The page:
Prime Minister Abe of Japan in confident mood prior to the Election
Noriko Watanabe and Lee Jay Walker
Modern Tokyo Times
Unlike the leader of the United Kingdom, Theresa May, it appears that Prime Minister Shinzo Abe of Japan took the bull by the horns in order to re-galvanize his faltering leadership. Of course, the election for the House of Representatives isn’t until Sunday. Therefore, nothing is ever set in stone but all Japanese media circulations are predicting an extremely strong showing for the current leader of this nation.
In other words, despite the scandals related to Abe and a sense of his “aloofness” towards the ordinary person in the street, he fully took the initiative against weak opposition parties and the crisis in North Korea. Hence, the ruling coalition of the Liberal Democratic Party (LDP) and Komeito appear set to maintain the power dynamics of Japan.
Abe, sensing the disarray of all leading opposition parties – and knowing the limitations of the newly created Kibo no To (Party of Hope) given the haste of its creation – decided to bay for blood once he declared the election. This can be seen by his focus on promising to care for the elderly and giving fresh hope to the younger generation. All this is a far cry from negative media attention earlier this year and a plummeting rating of his leadership.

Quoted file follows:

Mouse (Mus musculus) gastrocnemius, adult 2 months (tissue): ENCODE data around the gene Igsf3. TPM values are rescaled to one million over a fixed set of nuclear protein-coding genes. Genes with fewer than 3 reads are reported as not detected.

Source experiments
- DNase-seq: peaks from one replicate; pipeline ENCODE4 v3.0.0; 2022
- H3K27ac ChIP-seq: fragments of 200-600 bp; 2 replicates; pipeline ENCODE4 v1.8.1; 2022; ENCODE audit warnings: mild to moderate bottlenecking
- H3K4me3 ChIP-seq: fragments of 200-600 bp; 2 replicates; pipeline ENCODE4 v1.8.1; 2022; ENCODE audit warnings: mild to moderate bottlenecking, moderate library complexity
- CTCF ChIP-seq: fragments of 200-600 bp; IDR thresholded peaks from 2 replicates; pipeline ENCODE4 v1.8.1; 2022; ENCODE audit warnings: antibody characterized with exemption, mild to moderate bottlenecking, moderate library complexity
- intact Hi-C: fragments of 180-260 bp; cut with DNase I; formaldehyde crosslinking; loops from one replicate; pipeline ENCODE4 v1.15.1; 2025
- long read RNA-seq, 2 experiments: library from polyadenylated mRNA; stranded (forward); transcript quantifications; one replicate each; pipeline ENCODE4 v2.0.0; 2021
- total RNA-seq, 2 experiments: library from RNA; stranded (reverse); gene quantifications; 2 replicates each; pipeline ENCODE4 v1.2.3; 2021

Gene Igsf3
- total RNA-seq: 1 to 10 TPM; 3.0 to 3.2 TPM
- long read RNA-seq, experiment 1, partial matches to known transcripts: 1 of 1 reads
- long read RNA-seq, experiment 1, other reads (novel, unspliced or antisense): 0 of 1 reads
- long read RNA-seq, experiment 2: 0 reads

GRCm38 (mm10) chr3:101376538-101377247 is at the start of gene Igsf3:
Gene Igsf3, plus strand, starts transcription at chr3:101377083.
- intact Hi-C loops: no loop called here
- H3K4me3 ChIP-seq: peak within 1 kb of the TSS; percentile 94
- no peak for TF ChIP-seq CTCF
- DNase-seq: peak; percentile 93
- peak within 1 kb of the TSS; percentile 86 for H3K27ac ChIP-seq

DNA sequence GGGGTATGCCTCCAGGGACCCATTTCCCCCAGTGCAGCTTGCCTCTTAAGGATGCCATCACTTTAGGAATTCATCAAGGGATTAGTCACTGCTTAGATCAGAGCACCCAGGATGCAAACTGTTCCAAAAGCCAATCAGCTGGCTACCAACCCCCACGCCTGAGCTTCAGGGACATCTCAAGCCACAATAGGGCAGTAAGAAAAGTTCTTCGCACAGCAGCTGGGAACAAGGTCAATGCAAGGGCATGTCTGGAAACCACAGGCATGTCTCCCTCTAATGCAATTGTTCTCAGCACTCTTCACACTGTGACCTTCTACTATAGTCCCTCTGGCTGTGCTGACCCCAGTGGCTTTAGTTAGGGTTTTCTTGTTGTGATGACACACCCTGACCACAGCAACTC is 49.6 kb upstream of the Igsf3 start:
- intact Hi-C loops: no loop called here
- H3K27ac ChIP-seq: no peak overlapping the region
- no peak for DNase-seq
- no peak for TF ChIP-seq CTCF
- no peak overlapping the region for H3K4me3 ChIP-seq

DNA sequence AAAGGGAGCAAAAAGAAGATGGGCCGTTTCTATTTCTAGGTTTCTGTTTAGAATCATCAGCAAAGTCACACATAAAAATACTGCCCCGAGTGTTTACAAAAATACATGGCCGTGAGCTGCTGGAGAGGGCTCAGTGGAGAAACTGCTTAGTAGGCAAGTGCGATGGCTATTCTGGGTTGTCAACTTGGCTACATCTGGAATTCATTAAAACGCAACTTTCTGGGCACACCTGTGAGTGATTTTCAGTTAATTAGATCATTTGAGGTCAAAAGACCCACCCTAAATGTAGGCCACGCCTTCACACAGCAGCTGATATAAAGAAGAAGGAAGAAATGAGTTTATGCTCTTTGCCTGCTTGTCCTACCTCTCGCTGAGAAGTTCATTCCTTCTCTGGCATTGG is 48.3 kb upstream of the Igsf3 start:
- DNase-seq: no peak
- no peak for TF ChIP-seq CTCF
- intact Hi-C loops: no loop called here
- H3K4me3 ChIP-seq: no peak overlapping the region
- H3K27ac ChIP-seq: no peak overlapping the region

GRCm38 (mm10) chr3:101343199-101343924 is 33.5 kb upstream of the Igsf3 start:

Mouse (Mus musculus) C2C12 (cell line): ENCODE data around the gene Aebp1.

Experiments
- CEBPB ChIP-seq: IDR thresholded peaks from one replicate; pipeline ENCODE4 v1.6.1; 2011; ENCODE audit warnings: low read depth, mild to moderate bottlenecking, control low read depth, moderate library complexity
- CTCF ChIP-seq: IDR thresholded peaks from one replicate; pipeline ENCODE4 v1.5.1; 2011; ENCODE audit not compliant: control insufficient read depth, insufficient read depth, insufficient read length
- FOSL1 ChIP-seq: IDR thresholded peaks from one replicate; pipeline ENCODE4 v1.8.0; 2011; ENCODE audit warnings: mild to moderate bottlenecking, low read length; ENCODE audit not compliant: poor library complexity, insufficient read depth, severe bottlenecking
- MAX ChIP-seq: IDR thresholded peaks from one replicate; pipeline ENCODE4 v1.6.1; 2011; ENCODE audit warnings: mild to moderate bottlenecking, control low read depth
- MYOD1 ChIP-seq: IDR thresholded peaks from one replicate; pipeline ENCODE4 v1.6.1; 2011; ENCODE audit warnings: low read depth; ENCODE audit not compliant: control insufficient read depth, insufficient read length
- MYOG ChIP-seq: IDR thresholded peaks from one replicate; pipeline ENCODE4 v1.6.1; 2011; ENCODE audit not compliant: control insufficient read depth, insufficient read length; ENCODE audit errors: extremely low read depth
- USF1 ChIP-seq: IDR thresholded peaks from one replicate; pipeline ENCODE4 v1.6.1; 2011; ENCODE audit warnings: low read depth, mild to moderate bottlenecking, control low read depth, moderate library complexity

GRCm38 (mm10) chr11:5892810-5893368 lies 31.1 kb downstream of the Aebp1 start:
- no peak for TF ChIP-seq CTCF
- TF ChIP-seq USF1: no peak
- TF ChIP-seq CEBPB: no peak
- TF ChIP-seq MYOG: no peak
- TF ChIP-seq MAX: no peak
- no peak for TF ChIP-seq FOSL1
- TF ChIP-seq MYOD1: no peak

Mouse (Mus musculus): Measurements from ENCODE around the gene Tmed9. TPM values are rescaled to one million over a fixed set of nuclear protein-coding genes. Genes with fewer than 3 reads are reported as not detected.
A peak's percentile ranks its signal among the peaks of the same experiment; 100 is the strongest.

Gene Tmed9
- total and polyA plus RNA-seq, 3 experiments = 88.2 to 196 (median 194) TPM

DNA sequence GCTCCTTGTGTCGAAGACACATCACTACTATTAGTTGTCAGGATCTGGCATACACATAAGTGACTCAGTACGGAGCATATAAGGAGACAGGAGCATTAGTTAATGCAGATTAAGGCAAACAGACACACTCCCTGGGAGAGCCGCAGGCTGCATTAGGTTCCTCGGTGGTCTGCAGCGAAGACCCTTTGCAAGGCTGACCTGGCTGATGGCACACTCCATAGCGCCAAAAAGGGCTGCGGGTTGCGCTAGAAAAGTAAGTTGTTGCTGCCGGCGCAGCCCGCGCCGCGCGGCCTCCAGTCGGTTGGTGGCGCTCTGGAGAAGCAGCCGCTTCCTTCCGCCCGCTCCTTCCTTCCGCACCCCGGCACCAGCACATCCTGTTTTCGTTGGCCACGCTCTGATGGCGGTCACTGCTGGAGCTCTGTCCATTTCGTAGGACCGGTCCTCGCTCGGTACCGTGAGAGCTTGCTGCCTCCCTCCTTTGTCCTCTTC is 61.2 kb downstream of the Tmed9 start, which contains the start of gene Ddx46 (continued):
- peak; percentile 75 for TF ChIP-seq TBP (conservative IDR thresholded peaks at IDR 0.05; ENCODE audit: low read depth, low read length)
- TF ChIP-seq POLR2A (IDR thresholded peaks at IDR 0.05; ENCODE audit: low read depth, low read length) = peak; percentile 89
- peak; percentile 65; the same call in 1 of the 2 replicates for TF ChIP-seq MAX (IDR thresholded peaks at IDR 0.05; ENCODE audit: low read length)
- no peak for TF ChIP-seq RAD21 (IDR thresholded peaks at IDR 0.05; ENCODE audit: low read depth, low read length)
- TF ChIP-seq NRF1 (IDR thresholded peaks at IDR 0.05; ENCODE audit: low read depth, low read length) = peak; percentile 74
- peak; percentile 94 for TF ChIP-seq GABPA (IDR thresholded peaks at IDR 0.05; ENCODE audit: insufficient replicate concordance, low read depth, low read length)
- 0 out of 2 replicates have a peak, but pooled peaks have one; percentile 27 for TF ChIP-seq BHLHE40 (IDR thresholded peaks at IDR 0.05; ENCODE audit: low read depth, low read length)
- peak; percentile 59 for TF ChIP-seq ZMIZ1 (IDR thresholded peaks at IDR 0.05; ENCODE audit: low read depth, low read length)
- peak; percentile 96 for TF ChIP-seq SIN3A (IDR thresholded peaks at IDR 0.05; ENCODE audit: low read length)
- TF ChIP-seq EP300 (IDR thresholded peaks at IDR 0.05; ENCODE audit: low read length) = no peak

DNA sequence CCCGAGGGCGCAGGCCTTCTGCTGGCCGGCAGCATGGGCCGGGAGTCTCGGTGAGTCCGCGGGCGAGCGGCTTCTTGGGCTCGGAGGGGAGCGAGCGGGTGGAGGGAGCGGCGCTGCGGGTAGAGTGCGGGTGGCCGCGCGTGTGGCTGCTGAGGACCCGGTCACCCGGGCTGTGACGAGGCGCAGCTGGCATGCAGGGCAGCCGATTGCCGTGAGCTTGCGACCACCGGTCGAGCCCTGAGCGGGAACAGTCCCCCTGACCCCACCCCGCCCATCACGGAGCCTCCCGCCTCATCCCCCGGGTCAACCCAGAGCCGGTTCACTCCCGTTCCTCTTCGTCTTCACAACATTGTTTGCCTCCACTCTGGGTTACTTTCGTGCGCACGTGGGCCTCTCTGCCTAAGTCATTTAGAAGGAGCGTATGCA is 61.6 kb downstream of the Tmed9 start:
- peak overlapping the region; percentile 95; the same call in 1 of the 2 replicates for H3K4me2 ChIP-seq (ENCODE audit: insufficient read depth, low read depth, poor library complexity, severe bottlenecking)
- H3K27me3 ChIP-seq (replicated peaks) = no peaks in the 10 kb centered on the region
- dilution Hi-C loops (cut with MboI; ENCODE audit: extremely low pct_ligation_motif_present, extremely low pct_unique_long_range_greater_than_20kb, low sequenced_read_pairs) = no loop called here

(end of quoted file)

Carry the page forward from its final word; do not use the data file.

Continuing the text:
Modern Tokyo Times last month said, “Prime Minister Shinzo Abe of Japan appeared to be on the wane based on internal issues inside the Liberal Democratic Party (LDP) and scandals related to him. Hence, the Abe administration suffered humiliation during the recent election in Tokyo and his ratings were plummeting. On top of this, certain bigwigs within the LDP began to raise voices. However, the crisis on the Korean Peninsula and North Korea’s missiles flying over Northern Japan means that a fresh momentous is building once more for Abe.”
Since the above comment by Modern Tokyo Times, it is clear that Abe’s momentum is increasing. At the same time, opposition political parties are floundering for various factors.
Abe immediately declared his “human resources development revolution” once he declared the election. He said, with great fanfare, “We will turn Japan’s social security system into one that responds to all generations by boldly diverting policy resources to resolve the two major concerns – child rearing and (elderly) nursing care – that working generations confront.”
Of course, until the final result is declared then nothing should ever be taken for granted. Yet, if projections are correct, then a two-thirds majority seems obtainable for the LDP and the junior Komeito political party.
Modern Tokyo News is part of the Modern Tokyo Times group
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